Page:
The entire concept of trying to test for “virginity” removes agency from the patient in question. A person who has had vaginal sex knows that they have engaged in vaginal sex, so there would be no reason for them to have that information confirmed by a doctor. A virginity test, then, benefits only people other than the patient. It’s a tool for allowing other people to demand private information from the patient and to exert control over that person’s sexual behavior.
“These tests typically adversely affect people with hymens, and people with a penis are not subjected to the same invasive, coercive, and potentially shaming action,” Lexx Brown-James, Ph.D., LMFT, a certified sex educator and therapist who agrees that such tests should be banned, tells O.school. “Ethically, virginity testing reinforces falsehoods around the value of the person being tested without expressed consent, this violates bodily autonomy and can easily be traumatic.”
WHO reports that past research has documented extremely negative effects from undergoing virginity testing, including “intense anxiety, panic, depression, guilt, feelings of self-disgust, loss of self-esteem, worsened self-respect and body image, a dysfunctional sex life, isolation from family and society, and fear of death.”
Taking a firm stance on bodily autonomy.
Some experts have argued that creating a law about virginity tests may inadvertently legitimize them. But as the T.I. debacle shows, virginity testing is already alive and thriving—and apparently getting a boost from celebrities who don’t know better.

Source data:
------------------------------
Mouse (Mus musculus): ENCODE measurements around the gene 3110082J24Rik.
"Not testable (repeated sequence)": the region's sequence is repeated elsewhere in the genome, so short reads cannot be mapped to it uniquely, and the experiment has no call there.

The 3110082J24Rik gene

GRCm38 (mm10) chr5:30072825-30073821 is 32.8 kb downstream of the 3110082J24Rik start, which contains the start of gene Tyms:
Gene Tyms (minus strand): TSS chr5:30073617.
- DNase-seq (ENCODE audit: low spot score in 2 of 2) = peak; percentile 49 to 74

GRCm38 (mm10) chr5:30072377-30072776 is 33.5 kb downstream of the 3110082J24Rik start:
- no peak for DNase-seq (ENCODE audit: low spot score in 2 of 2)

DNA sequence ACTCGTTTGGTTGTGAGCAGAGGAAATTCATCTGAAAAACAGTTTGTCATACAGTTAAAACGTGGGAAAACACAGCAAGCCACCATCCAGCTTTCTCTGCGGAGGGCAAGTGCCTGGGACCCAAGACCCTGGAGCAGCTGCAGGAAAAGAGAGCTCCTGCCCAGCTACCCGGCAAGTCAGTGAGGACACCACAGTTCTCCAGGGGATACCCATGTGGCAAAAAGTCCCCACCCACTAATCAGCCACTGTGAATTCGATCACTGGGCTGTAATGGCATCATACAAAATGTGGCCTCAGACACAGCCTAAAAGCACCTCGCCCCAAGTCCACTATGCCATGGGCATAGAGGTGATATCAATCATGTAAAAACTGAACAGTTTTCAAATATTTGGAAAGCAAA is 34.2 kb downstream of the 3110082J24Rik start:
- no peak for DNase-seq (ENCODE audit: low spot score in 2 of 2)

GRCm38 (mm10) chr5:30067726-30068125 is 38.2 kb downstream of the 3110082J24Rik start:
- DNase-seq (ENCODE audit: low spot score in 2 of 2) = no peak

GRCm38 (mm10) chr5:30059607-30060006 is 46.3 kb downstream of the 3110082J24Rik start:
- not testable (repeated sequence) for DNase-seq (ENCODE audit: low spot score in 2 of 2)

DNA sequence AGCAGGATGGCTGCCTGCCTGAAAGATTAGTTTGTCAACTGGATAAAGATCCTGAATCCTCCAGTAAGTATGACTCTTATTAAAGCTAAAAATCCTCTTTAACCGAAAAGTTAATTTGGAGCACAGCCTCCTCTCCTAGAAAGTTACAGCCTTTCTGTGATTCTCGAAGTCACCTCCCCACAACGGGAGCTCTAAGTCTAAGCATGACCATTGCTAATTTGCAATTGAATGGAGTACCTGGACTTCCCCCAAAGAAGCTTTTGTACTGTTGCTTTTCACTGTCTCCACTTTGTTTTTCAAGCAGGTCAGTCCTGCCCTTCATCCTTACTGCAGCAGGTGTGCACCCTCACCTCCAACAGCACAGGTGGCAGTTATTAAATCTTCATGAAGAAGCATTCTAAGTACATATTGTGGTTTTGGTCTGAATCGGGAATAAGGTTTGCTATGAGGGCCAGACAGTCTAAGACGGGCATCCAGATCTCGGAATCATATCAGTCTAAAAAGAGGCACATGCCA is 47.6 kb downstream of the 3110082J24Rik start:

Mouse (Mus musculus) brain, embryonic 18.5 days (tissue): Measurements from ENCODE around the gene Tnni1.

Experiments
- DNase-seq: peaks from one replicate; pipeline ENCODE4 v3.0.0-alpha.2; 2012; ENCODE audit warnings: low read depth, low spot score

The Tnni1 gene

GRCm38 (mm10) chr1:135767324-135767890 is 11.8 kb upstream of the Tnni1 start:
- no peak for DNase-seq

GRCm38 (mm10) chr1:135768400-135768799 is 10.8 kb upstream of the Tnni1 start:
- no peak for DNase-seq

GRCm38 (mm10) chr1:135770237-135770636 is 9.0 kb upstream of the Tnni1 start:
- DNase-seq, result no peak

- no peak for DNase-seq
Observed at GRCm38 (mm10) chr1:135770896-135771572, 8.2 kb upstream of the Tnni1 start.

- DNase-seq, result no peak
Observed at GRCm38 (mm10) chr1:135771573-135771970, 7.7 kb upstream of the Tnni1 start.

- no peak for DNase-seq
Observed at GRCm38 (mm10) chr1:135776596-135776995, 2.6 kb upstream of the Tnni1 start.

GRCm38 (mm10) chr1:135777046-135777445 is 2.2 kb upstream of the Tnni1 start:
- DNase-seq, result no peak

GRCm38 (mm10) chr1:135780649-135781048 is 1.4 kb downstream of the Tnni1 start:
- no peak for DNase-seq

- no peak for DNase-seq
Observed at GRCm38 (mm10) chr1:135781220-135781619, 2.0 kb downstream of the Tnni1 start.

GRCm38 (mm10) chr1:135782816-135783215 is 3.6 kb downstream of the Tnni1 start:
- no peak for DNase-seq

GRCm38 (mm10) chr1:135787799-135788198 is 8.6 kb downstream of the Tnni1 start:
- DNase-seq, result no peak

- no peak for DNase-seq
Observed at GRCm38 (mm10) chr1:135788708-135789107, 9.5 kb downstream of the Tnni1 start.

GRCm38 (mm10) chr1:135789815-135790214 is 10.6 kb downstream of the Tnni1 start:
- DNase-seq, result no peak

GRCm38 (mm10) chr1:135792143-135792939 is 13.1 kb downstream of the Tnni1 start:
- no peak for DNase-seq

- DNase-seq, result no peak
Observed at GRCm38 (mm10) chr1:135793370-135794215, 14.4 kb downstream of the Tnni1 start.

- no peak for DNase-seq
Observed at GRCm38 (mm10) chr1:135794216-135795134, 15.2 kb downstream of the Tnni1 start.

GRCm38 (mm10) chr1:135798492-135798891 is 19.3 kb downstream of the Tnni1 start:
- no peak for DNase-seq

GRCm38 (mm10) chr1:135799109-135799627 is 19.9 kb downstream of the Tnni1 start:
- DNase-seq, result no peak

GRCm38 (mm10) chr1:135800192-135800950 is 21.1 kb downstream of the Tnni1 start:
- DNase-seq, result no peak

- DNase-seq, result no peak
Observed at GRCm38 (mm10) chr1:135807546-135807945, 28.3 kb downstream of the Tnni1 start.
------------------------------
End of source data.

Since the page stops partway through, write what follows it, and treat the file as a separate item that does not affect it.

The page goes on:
Virginity tests have been documented in at least 25 countries around the world, according to WHO, and they’re continuing to emerge in new countries with no prior history of the practice. According to a 2016 survey, one in 10 OB-GYNs in the U.S. had been asked for virginity testing in the past 12 months; roughly 4 percent of doctors performed the test. In some countries, girls and women are sometimes jailed for “failing” virginity tests.
The New York law would be the first in the country to ban virginity testing. Per reporting from Vox, the bill already has bipartisan support and a companion bill in the state senate introduced by New York State Senator Roxanne Persuad. Solages is also calling on federal lawmakers to pass a similar bill on the national level, which she believes may also set an important example for other countries to follow.
“We need to send a message to the world saying that this practice of virginity exams is unnecessary and that it should be deemed unacceptable,” Solages told Vox.
Dr. Brown-James adds that it’s totally within a parent’s right to be concerned about their children’s sexual health, and there are many healthy ways to help your kids make the best decisions about their sex lives without trying to exert physical and psychological control over their bodies through a gynecological exam.
“In my practice, I always encourage the youth to be transparent with their parent/caregiver and often help caregivers create spaces where these conversations can take place,” Dr. Brown-James says. “Young folks will have to navigate medical doctors and others who want access to their bodies for their entire lives. By allowing them to practice with your backup establishing boundaries, maintaining privacy, and deciding when to be vulnerable, caregivers help them hone lifelong skills.”
At the end of the day, banning virginity testing is about protecting people’s bodily autonomy.
“We don't live in medieval times,” Solages told The Hill. “Women are not property. They are human beings.”